Monthly Archives: October 2019
On July 25, 1934 a crowd of perhaps 5000 people gathered at Indianapolis’ Crown Hill Cemetery to glimpse the final rites of John Dillinger. Sergeant Otis Baker was in charge of a detachment of police officers instructed to stand guard over the grave when the services ended, and the Indianapolis Star reported that “down the road from the Dillinger lot a group of Negroes was seated quietly on the grass, watching the proceedings with solemn and eager eyes. Sergt Baker said one of them had approached him, carrying a tin cup; he wished, the Negro explained, to `get him a cupful of earth off’n Dillinger’s grave,’ but Sergt. Baker declined to let him or any one else inside the roped-off enclosure.”
The African-American man hoping to secure earth from Dillinger’s grave was simply one of many people seeking the souvenirs of America’s most celebrated criminal. Just three days before, Dillinger had been killed outside the Biograph theatre in Chicago by federal agents, and his corpse and bodily trappings instantly became relics. As Dillinger was being removed from the Chicago sidewalk, “Chicago thrill seekers dipped their handkerchiefs and rubbed their shoes in Dillinger’s blood on the street.” Offers of $1,000 were made for the outlaw’s shirt and $100 for the bricks stained by Dillinger’s blood, and pieces of paper with Dillinger’s blood sold for a quarter. Dillinger’s “blood-stained” hat was being exhibited in the Justice Department within weeks of Dillinger’s death, where “Dillinger relics were first placed in a glass case in the anteroom of the office of J Edgar Hoover chief of the investigation bureau. So many employes [sic] took time off to inspect the new display that Hoover moved it to his inner office.” Read the rest of this entry
In June 1973 attorney Charles Walton wrote Indiana Governor Otis Bowen on behalf of his client Mary Brame. Brame’s home sat on West 15th Street in the shadow of the recently constructed Interstate-65, which had razed virtually all of the surrounding structures and cut off West 15th Street, leaving the widow alone on a newly closed dead-end street. Walton implored the Governor to purchase Brame’s home, which he argued was “falling apart” because of the interstate’s “noise and vibrations.” The State had built a “fence up against Mrs. Brane’s [sic] home and closed down all the street leading to Mrs. Brane’s [sic] home accept [sic] one narrow extremely short street.” Walton complained that Brame “cannot sleep at night because of the noises from the highway, and as a result of this, her health is failing.”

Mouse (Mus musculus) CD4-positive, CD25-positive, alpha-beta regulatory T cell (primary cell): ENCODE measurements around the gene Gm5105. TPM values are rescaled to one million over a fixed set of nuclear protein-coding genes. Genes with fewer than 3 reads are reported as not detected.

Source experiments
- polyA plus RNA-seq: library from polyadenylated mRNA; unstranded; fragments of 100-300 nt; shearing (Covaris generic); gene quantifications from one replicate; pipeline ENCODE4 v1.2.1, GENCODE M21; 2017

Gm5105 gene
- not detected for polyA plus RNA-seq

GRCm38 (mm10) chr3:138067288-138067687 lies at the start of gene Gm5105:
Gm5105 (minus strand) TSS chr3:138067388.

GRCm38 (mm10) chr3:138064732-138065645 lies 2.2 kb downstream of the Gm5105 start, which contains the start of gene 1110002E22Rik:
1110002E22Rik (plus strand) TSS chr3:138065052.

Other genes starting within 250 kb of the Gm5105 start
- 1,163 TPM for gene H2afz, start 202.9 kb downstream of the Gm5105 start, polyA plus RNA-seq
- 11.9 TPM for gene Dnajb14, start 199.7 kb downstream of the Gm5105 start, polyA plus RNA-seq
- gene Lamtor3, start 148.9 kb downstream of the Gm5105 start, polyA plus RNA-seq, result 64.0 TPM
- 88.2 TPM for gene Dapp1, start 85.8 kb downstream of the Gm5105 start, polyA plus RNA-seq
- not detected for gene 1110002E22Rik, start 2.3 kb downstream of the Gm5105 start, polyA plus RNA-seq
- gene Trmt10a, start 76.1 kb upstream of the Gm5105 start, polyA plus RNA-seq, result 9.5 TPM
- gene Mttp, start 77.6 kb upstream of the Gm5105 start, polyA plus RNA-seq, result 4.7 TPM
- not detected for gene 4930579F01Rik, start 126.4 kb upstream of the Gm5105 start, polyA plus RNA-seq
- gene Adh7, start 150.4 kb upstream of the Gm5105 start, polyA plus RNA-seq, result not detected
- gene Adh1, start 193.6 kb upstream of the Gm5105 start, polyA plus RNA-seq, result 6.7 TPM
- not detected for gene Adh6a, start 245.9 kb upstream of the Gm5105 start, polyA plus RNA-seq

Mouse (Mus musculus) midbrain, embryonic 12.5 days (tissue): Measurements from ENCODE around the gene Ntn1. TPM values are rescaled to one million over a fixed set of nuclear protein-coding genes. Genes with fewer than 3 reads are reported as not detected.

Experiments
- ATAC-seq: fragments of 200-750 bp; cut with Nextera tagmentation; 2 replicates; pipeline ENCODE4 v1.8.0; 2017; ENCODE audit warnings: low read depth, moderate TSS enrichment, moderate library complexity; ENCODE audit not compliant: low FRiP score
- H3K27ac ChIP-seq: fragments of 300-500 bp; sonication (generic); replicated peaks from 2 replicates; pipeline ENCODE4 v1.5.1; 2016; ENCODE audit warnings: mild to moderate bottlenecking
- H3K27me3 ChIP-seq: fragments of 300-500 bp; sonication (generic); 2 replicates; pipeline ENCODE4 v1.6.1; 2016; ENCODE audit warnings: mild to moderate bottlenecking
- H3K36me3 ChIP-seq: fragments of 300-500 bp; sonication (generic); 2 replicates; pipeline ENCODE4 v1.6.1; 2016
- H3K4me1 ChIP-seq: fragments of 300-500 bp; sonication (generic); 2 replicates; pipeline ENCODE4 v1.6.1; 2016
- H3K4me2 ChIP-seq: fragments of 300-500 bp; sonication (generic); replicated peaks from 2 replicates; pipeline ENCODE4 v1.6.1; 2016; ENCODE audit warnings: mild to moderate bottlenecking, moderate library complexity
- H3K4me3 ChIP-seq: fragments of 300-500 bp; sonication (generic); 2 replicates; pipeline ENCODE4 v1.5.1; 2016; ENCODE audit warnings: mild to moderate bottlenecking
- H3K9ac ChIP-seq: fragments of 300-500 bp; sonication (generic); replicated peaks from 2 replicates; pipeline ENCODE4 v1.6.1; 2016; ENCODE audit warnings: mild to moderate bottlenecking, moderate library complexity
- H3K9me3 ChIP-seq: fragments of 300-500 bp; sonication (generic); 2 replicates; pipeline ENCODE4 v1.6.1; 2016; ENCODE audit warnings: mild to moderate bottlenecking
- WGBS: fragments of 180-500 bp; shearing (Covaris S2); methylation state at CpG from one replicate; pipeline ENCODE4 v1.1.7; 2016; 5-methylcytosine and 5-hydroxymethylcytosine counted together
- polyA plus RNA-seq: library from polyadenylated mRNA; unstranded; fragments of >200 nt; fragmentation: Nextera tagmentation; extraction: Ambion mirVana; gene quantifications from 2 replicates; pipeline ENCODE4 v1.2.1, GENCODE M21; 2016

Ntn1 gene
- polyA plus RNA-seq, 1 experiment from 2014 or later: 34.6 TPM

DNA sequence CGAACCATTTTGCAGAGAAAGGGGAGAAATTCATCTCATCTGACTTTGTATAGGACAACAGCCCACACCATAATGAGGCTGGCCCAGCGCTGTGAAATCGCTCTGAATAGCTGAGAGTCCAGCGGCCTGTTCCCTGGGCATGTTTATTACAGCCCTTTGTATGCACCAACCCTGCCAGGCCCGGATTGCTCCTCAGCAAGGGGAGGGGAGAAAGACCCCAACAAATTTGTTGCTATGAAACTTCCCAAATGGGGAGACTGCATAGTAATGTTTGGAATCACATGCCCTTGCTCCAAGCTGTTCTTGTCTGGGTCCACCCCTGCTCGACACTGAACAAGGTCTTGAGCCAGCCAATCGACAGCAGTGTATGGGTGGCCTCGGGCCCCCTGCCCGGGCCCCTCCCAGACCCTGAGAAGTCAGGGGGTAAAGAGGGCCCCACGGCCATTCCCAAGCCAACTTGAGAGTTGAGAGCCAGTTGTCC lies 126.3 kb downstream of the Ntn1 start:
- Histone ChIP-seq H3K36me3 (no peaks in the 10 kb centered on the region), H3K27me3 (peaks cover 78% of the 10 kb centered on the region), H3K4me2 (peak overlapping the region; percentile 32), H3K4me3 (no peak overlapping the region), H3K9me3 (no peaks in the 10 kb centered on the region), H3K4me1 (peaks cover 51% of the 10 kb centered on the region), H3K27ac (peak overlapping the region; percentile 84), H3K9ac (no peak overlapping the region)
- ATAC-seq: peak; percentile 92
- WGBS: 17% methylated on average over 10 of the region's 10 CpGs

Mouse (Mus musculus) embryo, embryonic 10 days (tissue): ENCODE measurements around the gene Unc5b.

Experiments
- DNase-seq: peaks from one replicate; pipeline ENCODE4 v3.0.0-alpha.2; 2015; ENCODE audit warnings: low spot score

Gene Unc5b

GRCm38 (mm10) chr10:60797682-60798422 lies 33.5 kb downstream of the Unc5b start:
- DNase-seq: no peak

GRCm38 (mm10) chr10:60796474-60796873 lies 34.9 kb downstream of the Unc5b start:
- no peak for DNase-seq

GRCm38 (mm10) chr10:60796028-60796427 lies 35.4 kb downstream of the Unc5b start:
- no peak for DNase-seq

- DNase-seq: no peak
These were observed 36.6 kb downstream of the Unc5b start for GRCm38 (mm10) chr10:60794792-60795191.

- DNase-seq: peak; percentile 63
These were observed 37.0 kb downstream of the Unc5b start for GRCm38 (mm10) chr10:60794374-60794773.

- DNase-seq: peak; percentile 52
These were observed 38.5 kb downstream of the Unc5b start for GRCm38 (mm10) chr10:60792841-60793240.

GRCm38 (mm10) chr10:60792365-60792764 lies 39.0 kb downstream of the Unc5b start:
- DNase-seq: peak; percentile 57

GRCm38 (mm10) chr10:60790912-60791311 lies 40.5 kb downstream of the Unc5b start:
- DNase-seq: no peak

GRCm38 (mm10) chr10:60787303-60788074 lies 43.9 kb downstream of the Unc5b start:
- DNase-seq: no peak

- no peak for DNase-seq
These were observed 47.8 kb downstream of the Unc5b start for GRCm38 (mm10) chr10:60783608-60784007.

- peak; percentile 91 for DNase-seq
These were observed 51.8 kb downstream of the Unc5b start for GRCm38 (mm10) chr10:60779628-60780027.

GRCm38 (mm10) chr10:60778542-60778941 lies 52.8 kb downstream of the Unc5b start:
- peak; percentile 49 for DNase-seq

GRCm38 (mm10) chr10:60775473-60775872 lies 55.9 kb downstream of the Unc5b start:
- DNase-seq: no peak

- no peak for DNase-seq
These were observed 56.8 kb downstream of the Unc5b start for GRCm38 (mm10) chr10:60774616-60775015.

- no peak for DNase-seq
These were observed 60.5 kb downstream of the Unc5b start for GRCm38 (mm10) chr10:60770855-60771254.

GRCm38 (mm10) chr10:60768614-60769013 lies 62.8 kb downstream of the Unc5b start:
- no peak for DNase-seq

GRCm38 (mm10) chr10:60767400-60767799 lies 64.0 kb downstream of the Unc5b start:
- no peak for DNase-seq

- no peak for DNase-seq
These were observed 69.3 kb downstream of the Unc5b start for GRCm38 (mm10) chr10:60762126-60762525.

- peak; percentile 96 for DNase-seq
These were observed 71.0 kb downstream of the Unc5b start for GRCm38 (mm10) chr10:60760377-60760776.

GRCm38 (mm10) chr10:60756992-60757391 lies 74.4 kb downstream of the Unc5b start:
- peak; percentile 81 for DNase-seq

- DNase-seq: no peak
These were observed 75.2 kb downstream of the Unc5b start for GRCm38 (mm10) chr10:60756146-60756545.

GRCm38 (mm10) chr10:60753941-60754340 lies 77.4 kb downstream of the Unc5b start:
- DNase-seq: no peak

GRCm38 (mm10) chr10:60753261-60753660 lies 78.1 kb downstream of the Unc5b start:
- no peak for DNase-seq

Thousands of Indianapolis residents were uprooted when the state purchased their homes for interstate construction. Mary Brame was simply one of scores of people who were left to live in the shadow of newly built highways. I-65 and I-70 have legacies of displacing vast swaths of residents in the heart of Indianapolis, but they also left in their wake gutted communities compelled to negotiate a radically transformed streetscape, pollution, and noise from the newly constructed highways. A half-century after most of these interstates were constructed, planners are now once again fantasizing over new highway designs that threaten to once more destabilize many of the same neighborhoods destabilized by 1960s and 1970s highway projects.
As Mary Brame’s lawyers attempted to convince the state to purchase her home, residents of the near-Southside were likewise negotiating a radically transformed streetscape. An April 1972 story in the Indianapolis News characterized the near-Southside neighborhood around the Concord Center as once being “a city-within-a-city, with neighborhood stores and entertainment and a great deal of kinship among the residents.” But the arrival of the interstate bisected the community that been settled on the city’s southern edges for well over a century, and much of the existing streetscape was turned into dead ends at the foot of the massive earth pile holding the elevated interstate. The News admitted that “Now that the interstate is being constructed, a physical wall is being built. … There is no overpass on 1-70, and between 400 and 500 persons who live north of the interstate are isolated” (for background on the community, see the 1974 study The Near Southside Community: As it Was and As It Is and the 2012 The Neighborhood of Saturdays: Memories of a Multi-Ethnic Community on Indianapolis’ South Side). Read the rest of this entry